The courage of the unnamed citizen

Gandhiji believed that true courage was not about being fearless, but about facing and overcoming fear. And his entire long political career proved that

Harini CalamurUpdated: Friday, December 30, 2022, 11:12 PM IST
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The Salt March | Wikimedia

As a school student, one of the most inspirational scenes in cinema, for me, was from the movie Gandhi. It centred around unarmed satyagrahis facing batons and bullets, with calmness, as they protested the unjust salt laws. It ignited a lifelong interest in the freedom movement and the role of ordinary people in it. P Sainath’s recent book The Last Heroes: Foot Soldiers of Indian Freedom tells us these stories — ordinary people, farmers, labourers, students, the unknown Indians who showed incredible courage in defying the Imperial power that ruled us.

In 2022, we should not need to show such courage; and yet, in pockets around the world — and even in India — that courage shines through as a beacon of inspiration for many of us. After two years of lockdowns designed to beat Covid, 2022 was the year in which much of the world got back on its feet and out of the house; a year where many of us hoped for the mundane normalcy of uneventfulness. But it was not to be. This was a year characterised by war and protest, revolt and rebellion. It was a year where one of the oldest values, which inspires most of us, was out on full display — unimaginable courage in the face of adversity, in different parts of the world. Courage that has moved most of us to tears.

It started with the extraordinary courage of the Ukrainian people against a brutal invader. When Russia invaded Ukraine on Feb 24 this year, most experts thought that the war would be over by the first week of March, with Russia as the decisive victor. But the fortitude of the Ukrainians led by President Zelensky has proven to be phenomenal. Ten months later, it is Russia that is talking about a negotiated settlement, as Ukraine’s tiny population defended their freedoms against the larger aggressor. Visuals of women and men fighting side by side to defend their nation, defend their independence, and defend it all costs are inspiring. In another age, Zelensky in his battle fatigues — and his people — would be immortalised in verse, and odes. In today’s day and age, we rely on images on the internet.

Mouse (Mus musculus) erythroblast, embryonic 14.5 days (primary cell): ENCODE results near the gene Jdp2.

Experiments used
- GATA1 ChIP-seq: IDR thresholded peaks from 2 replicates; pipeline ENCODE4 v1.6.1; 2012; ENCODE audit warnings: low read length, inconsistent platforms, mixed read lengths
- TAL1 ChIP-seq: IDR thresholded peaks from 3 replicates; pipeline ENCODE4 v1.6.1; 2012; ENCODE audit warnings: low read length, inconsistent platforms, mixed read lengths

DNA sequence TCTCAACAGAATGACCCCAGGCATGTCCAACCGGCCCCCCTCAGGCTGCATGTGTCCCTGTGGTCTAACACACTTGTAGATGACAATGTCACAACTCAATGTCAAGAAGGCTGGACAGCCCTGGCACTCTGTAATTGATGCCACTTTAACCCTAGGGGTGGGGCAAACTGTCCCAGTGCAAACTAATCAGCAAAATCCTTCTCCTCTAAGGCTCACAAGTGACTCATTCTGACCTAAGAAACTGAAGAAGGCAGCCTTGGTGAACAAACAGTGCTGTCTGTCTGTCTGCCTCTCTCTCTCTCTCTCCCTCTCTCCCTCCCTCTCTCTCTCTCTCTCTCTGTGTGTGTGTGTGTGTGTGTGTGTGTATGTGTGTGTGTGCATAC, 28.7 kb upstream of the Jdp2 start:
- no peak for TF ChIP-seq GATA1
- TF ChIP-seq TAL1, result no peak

The second example comes from the people of Iran. Since the killing of Mahsa Amini for not covering her head, the people of Iran have been revolting against their brutal regime. Iran has been under a theocratic, oppressive regime for almost half a century. Run by a puritanical Shia Islamist clergy, the ‘guardians’ of Iran have imposed a strict code of behaviour on women, including an oppressive dress code. Women not adhering to it are punished. Mahsa Amini’s execution was the straw that broke the camel’s back, and people of all ages began protesting in Iran, for the basic right to be. Calls of “Jin, jiyan, azadi!” or “Woman, life, freedom!” resonate through Iran, as unarmed young and old, women and men take on the brutal system. In the recently concluded football World Cup, the Iranian team showed their support for the protests by remaining silent during the playing of the national anthem. The Iranian regime has unleashed a series of reprisals including executions, bulldozing homes, and opening fire on unarmed protestors. But the protests that started in September show no signs of abating.

In Afghanistan, as the Taliban tightens its control on the nation, its target remains women. Recently they banned women from higher education. And, in protest, their male classmates walked out of class. In a country where acts of defiance like this can invite summary execution, the courage shown is extraordinary. Both in Iran and in Afghanistan, the allyship shown by men to support women’s right to be free has been extraordinary. In years to come we will hold up these examples to explain how men can be true allies.

In India, Prof Roop Rekha Verma, former VC of Lucknow University, stood surety for Kerala journalist Siddique Kappan, showing a younger generation what courage means. In a country where lawyers refuse to represent accused, for her to risk her social capital and her personal safety is to be lauded.

Mahatma Gandhi said, “Courage is not the absence of fear, but the conquest of it.” Gandhiji believed that true courage was not about being fearless, but about facing and overcoming fear. And his entire long political career proved that. Gandhi's philosophy of nonviolence and civil disobedience, satyagraha, was based on the idea that it takes courage to stand up for what is right. When ordinary unarmed Indians faced the British with clubs and guns at Dandi, or during the Quit India Movement, or any of the other hallmark events of Indian Independence, you saw raw courage on display. Courage that inspires us even today. And, in 2022 we saw the courage of the ordinary person, the unnamed citizen, on full display. Here is hoping that this is not needed in 2023.

The writer works at the intersecton of digital content, technology, and audiences. She is a writer, columnist, visiting faculty and filmmaker. She tweets at @calamur

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